Ever since young whipper-snappers have been grazing their knees tripping over in  playgrounds there has been a traditional game played there with the seeds of the horse-chestnut tree.

It may come as a shock to kids today but long before the iPhone and Nintendo DS, children actually had sources of entertainment and some of those sources were quite old.

Conkers is a game where two people battle it out with their prize conkers (horse chestnut seeds threaded onto a piece of string or bootlace) smashing each others conkers as hard has they can to demolish their opponent's conkers.

One person holds his conker still whilst the other swings his conker on apiece of string and tries to obliterate it.

The game is usually played on a taking turn basis allowing varying amounts off swings before the turn is changed and can be quite painful if the conker misses its target and hits the opponent instead of the desired target  e.g. on the hand or face through an over zealous swing of the conker.

Saying that if you don't like the person your playing its a good excuse to inflict a little pain on him. Needless to say some conker games have turned into fights.

Also an own goal can also be scored though over swinging your conker as many a poor lad has found out as the conker lands squarely in the genitals causing the young lad to hop around in quite some pain much to the amusement of the onlooking spectators.

I remember as a young lad exchanging methods to harden the conker.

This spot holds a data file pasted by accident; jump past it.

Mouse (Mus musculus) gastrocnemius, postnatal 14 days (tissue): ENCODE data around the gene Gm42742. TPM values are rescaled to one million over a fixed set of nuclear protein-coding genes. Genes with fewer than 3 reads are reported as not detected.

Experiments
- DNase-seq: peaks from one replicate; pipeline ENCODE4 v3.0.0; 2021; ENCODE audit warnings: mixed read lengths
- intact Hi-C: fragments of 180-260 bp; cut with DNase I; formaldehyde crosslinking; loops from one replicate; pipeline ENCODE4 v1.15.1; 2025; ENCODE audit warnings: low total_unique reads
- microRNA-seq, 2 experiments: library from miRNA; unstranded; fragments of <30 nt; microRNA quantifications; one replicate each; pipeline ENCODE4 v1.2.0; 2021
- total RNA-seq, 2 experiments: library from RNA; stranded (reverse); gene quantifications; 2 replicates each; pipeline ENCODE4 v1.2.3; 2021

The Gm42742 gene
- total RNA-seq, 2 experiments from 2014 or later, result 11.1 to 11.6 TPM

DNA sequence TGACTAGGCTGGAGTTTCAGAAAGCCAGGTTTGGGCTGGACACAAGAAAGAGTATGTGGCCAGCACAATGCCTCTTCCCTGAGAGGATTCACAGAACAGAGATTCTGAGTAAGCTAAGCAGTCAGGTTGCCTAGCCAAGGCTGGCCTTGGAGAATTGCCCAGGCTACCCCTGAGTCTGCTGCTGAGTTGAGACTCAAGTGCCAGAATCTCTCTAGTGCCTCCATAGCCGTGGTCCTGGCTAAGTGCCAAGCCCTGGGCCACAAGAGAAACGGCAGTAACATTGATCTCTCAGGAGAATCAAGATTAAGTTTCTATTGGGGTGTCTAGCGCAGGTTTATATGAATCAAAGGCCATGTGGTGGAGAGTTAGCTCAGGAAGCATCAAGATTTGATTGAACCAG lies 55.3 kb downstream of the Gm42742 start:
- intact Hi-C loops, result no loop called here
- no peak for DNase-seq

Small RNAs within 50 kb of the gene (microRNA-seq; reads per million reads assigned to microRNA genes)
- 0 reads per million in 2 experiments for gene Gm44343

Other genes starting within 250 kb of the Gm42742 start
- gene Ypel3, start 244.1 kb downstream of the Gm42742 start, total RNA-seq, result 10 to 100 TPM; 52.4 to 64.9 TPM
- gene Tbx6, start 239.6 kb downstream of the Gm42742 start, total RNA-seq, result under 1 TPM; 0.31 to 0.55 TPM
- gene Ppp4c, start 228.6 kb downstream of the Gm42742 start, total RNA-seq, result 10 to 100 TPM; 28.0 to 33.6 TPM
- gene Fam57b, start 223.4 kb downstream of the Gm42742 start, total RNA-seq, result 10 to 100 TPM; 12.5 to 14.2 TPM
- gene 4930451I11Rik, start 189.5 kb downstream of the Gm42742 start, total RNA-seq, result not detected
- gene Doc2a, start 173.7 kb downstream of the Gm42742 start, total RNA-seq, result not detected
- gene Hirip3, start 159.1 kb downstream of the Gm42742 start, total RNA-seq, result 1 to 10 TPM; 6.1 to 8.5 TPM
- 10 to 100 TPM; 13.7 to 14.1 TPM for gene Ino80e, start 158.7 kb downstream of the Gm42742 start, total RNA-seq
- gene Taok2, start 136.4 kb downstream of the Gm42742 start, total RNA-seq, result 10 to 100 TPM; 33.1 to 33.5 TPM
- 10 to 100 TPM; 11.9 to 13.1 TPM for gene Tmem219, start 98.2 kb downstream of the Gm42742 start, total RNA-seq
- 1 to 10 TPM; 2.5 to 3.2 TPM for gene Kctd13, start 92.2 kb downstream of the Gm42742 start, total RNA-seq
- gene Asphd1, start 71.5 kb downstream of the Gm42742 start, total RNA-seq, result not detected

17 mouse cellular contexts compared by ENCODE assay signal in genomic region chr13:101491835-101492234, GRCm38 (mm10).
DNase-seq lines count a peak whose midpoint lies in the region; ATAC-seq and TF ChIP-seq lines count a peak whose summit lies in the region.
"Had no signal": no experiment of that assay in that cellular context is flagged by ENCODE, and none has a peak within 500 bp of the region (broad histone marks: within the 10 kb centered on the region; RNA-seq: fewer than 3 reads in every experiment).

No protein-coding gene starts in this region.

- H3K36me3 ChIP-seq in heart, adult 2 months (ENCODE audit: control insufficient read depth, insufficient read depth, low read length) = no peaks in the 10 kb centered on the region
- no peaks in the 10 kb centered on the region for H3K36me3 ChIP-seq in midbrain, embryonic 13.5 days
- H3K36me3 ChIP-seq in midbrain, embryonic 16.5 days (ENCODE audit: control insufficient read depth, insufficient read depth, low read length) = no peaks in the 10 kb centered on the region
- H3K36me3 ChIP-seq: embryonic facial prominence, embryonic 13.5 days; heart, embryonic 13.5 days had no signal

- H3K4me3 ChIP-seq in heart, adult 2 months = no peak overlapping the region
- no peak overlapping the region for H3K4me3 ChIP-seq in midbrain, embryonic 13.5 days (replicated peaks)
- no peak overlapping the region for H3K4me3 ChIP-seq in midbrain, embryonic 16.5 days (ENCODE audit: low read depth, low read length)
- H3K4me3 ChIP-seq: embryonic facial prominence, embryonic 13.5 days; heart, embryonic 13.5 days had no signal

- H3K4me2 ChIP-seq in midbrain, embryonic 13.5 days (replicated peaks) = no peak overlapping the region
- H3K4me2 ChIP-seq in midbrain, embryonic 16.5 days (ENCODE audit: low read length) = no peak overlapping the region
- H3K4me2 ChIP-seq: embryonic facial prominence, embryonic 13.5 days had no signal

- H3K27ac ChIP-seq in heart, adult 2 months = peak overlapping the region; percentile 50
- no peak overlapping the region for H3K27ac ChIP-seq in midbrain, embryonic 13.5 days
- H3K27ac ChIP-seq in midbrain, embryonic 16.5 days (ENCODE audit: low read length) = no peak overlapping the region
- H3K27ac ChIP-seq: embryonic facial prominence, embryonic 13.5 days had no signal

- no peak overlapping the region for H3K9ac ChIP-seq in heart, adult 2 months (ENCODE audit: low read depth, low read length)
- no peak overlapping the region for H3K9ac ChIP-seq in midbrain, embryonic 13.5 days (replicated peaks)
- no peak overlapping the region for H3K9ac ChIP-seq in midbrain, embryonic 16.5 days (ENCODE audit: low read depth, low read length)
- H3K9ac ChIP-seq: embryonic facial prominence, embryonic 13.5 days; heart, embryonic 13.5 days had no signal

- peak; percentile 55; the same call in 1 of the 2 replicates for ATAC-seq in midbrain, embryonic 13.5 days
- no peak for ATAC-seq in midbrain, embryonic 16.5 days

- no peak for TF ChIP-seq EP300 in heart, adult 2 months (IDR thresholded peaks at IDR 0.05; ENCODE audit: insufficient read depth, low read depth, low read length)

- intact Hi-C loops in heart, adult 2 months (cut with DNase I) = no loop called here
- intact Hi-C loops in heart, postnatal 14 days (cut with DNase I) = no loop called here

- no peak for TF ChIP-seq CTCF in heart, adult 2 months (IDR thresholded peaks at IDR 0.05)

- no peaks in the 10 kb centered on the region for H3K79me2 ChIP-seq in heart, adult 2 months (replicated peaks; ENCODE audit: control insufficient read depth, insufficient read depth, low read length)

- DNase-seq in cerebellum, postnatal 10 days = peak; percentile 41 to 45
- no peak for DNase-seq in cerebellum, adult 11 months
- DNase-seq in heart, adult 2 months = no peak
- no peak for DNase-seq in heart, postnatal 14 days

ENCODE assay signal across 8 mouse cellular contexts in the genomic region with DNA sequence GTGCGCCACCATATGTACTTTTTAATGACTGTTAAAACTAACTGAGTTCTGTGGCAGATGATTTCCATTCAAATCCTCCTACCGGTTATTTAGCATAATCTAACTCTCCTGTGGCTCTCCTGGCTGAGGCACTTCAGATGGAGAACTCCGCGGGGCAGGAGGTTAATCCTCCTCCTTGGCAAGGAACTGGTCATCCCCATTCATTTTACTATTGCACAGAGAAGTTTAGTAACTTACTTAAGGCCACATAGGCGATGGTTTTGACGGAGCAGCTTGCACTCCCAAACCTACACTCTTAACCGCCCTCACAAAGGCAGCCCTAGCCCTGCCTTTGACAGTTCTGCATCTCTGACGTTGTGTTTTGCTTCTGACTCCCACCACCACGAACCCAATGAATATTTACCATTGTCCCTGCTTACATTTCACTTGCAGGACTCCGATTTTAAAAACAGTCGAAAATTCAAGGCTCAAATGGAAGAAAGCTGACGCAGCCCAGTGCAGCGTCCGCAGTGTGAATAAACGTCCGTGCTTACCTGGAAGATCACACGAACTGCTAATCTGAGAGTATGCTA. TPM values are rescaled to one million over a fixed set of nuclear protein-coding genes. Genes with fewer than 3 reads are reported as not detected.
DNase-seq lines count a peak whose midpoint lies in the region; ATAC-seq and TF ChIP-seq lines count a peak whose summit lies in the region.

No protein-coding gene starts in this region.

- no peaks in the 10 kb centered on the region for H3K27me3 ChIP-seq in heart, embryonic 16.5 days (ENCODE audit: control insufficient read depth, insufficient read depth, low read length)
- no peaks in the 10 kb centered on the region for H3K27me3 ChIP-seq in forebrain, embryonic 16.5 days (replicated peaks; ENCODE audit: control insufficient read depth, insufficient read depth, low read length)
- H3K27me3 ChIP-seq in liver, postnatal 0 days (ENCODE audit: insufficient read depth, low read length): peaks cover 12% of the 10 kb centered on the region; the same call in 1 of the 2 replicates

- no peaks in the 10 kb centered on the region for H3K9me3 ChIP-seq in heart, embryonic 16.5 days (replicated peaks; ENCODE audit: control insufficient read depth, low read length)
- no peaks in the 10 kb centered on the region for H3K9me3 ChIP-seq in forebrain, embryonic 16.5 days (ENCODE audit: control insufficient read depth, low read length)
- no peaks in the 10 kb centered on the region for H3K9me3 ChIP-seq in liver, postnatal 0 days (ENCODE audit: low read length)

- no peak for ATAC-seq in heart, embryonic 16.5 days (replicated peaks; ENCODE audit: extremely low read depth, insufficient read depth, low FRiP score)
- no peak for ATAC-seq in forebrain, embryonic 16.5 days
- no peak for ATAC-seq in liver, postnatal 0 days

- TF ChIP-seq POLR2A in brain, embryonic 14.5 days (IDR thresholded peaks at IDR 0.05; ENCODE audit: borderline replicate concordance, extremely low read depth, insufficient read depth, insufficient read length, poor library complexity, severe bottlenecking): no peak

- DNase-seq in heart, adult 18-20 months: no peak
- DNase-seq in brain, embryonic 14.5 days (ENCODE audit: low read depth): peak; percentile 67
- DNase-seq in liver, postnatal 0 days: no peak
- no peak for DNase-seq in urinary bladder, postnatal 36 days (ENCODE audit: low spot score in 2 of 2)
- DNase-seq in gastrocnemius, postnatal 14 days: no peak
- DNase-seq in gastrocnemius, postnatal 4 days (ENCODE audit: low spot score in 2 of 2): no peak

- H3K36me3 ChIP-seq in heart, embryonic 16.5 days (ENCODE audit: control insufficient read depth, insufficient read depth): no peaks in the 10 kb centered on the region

Some of these methods are now part of the mythology of conkers i.e. keeping them in them in vinegar overnight, the baking for varying periods of time all of which usually made the conkers even more brittle.

Some conkers would last for numerous matches and would even get their own names and a great sense of loss was experienced on the school yard when that seasoned gladiatorial  conker finally got smashed of the piece of string that had been its home for so many matches.

Now for the history bit.

The first recorded game of conkers was in 1848 in the Isle of Wight. I think that will do for the  history bit because it does get a bit boring and personally I can't imagine any kid playing conkers being that interested in when it started, who started it and why it was started, all they want to do is smash the daylights of their opponent's conker and win the game.

How can this game ever be perceived as boring? It's multi-player and has genuine emotional response in which you are the hero or loser in the game. Something that games consoles do not offer.

Oh yes  and you can have a jolly good scrap over it and beat the boss at the end of the level but this time it's for real.

I used to stand shaking as my opponent took his first swing out of anticipation of getting hit and no one wanted to play the kid with thick glasses because he would always miss and with a whack you could lose an eye. With him behind the swing of a conker the game turned from a friendly competitive game to that of Russian roulette .

This game needs to make a comeback and I can think of no better place than in the playground where teachers should encourage it and even turn a blind eye to the resulting fights that may break out. It's all good character building stuff for the namby-pamby generation of button-pressers.

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